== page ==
This focus topic of TSR on “Transnational Education: Teaching and Learning across Borders” seeks to provide insights into developments in border-crossing education in past and present times. It considers the forms, contents and strategies of TNE from several perspectives: actors and agents, institutional, socio-cultural and historical. The overall intention is to highlight various TNE aspects and phenomena and their relevance and implications especially with regard to social work. This issue aims to map the providers, environments and practices in the TNE field and seeks to understand the different TNE actors.
We welcome proposals from a range of academic fields – Education, Scholasticism, History of Education, Social Work, Transnationalism and Diaspora Studies, Migration Studies, Cultural Studies, Political Science and other related disciplines.
We invite both empirical and theoretical papers that relate but might not be limited to one or more of the following foci:
1. Theorizing TNE: How can TNE be conceptualized analytically? How can existing concepts, theories and approaches be examined from a critical perspective?
2. Methodologies and Methods on TNE: Which research designs emerge in transnational research on processes and phenomena in this educational field? What is the shape of current innovative research designs and what are the challenges?
3. Research on the Micro-, Meso- and Macro-level of TNE:
Micro: What are the relevance and implications of TNE for the actors involved (students, teachers, administrators, organizations)? How do the social and cultural elements of the actors shape their respective TNE? What kind of values and convictions can be found in the TNE field?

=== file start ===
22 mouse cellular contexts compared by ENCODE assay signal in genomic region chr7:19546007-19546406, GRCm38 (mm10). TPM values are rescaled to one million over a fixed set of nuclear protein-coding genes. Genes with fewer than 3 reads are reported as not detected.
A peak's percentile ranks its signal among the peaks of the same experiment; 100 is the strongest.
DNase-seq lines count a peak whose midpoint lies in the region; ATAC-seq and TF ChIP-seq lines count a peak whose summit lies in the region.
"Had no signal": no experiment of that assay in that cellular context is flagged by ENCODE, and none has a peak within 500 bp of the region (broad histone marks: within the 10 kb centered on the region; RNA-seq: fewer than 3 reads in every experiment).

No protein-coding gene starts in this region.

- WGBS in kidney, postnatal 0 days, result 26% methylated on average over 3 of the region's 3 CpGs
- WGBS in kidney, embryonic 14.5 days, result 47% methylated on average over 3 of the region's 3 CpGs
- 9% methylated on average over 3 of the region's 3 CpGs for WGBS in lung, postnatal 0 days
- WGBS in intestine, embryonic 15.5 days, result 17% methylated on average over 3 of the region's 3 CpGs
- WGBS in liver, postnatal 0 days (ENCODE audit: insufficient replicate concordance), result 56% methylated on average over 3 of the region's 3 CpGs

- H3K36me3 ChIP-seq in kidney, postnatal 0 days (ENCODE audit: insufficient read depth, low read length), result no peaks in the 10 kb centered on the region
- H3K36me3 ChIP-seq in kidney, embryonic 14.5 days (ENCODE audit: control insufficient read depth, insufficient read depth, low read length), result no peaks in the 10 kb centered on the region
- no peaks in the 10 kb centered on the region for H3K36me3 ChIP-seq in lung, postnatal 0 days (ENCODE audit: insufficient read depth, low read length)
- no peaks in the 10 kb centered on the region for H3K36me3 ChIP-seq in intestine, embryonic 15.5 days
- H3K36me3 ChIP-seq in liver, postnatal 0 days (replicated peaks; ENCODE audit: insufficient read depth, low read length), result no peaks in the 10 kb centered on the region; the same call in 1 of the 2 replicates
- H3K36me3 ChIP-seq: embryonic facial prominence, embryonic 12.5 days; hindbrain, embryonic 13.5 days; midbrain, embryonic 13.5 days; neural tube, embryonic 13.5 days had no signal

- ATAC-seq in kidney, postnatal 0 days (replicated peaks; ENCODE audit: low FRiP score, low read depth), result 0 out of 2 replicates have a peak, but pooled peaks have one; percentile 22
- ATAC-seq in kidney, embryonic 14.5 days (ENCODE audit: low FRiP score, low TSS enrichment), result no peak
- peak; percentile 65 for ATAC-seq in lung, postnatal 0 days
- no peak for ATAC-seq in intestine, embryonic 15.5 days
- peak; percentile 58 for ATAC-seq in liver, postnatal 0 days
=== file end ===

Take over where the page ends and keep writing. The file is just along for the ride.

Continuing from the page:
Meso: Who provides TNE? How is the TNE environment designed (practices, programs, networks, materials etc.)? What are the aims of TNE providers?
Macro: What are the implications and/or consequences for the national labour, education and social work sector? What conflicts, frictions and fragmentations emerge?
Requirements for Submissions and Time-Frame
Each proposal abstract should contain no more than 500 words and should address the following: background of the proposed article; content outline; and main discussion points.
Deadline for submission of abstracts is June 19, 2017. For those proposals that are accepted the deadline for submission of full articles is September 18, 2017. The deadlines for the issues are:
June 19, 2017: Submission of proposal abstracts
September 18, 2017: Submission of full articles
September – November 2017: Peer review
November 2017 – January 2018: Revision of articles, if necessary
February 20, 2018: Final submission of publishable articles
May 2018: Publication
Articles should be up to 7,000 words in length, they should include an abstract of up to 150 words, and up to six keywords, suitable for indexing and online search purposes. The authors are responsible for submitting proof-read and formatted articles. The instructions for authors are available here.
Inquiries and proposals should be sent to the guest editors listed below:
PD Dr. Sylvia Kesper-Biermann, Institute of History, Justus-Liebig-University Gießen
Dr. Maggi Leung, Human Geography and Planning - Social Urban Transitions, University Utrecht
Dr. Vanaja Nethi, Abraham S. Fischler College of Education, Nova Southeastern University Fort Lauderdale
Dr. Thusinta Somalingam, Institute of Education, Johannes Gutenberg University Mainz